Primary Outcome Measures :
  1. IV alcohol self-administration [ Time Frame: Within session ]
    Between session differences in self-administration will be evaluated using progressive work breakpoint



Information from the National Library of Medicine

Choosing to participate in a study is an important personal decision. Talk with your doctor and family members or friends about deciding to join a study. To learn more about this study, you or your doctor may contact the study research staff using the contacts provided below. For general information, Learn About Clinical Studies.


Layout table for eligibility information
Ages Eligible for Study:   21 Years to 55 Years   (Adult)
Sexes Eligible for Study:   All
Accepts Healthy Volunteers:   Yes
Criteria

Inclusion Criteria:

  • Higher or lower lifetime alcohol drinking history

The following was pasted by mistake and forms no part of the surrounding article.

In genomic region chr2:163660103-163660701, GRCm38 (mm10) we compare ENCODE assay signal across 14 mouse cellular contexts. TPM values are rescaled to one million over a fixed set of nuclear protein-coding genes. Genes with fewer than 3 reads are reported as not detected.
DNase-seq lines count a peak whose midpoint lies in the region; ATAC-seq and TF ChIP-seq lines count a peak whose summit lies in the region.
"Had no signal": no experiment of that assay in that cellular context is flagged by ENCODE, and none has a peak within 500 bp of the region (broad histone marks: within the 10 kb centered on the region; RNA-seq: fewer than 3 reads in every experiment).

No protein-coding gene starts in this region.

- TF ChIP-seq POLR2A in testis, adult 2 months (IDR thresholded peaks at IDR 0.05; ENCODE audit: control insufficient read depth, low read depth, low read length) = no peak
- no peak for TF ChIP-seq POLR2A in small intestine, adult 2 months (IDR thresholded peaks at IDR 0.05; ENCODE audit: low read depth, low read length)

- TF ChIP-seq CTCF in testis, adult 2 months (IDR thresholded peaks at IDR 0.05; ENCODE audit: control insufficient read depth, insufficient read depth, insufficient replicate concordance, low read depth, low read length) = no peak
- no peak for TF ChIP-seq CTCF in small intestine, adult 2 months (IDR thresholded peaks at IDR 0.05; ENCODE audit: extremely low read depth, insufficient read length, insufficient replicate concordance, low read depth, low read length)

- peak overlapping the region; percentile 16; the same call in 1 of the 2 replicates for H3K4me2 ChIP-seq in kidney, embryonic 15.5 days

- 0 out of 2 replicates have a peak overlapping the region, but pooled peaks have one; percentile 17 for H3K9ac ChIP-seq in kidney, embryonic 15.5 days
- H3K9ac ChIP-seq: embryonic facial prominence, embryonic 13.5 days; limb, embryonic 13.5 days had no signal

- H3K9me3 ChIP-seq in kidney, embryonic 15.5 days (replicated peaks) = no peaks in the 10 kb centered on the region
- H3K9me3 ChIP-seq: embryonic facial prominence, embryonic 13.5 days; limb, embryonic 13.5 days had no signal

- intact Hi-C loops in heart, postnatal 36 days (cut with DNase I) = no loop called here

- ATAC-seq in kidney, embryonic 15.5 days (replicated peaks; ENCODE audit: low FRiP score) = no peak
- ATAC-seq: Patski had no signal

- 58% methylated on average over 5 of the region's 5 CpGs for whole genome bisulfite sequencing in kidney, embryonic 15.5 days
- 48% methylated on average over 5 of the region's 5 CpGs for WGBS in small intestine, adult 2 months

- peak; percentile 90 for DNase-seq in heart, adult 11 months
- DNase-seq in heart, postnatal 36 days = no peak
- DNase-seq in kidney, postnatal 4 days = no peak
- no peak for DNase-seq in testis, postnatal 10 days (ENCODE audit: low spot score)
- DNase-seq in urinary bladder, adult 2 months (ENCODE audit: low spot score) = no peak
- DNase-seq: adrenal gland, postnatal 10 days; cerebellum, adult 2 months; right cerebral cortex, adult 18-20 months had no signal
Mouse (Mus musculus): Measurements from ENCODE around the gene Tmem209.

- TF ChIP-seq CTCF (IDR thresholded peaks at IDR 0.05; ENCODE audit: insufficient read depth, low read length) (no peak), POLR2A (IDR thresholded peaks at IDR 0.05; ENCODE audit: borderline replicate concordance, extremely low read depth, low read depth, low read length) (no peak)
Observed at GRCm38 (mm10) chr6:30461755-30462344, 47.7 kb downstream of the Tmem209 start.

• Able to understand and complete questionnaires and procedures in English
  • BMI between 18.5 and 32
  • Willing and able to tolerate iv placement
  • Right-handed (for fMRI Arm only)

Exclusion Criteria:

  • Pregnant or breast-feeding
  • Seeking or in treatment for substance use disorder or under court ordered abstinence
  • Medications, medical disorders or conditions that could affect study outcome or subject safety
  • Positive urine drug screen for amphetamines/methamphetamines, barbiturates, benzodiazepines, cocaine, opiates, or phencyclidine
  • Positive breath alcohol (BrAC) reading on arrival at any study visit
  • Actively suicidal (within previous year)
  • Left-handed or ambidextrous (for fMRI Arm only)

Information from the National Library of Medicine

To learn more about this study, you or your doctor may contact the study research staff using the contact information provided by the sponsor.

Please refer to this study by its ClinicalTrials.gov identifier (NCT number): NCT03648840


Contacts
Layout table for location contacts
Contact: Ann E Kosobud, PhD 3172740087 akosobud@iupui.edu

Locations
Layout table for location information
United States, Indiana
University Hospital Recruiting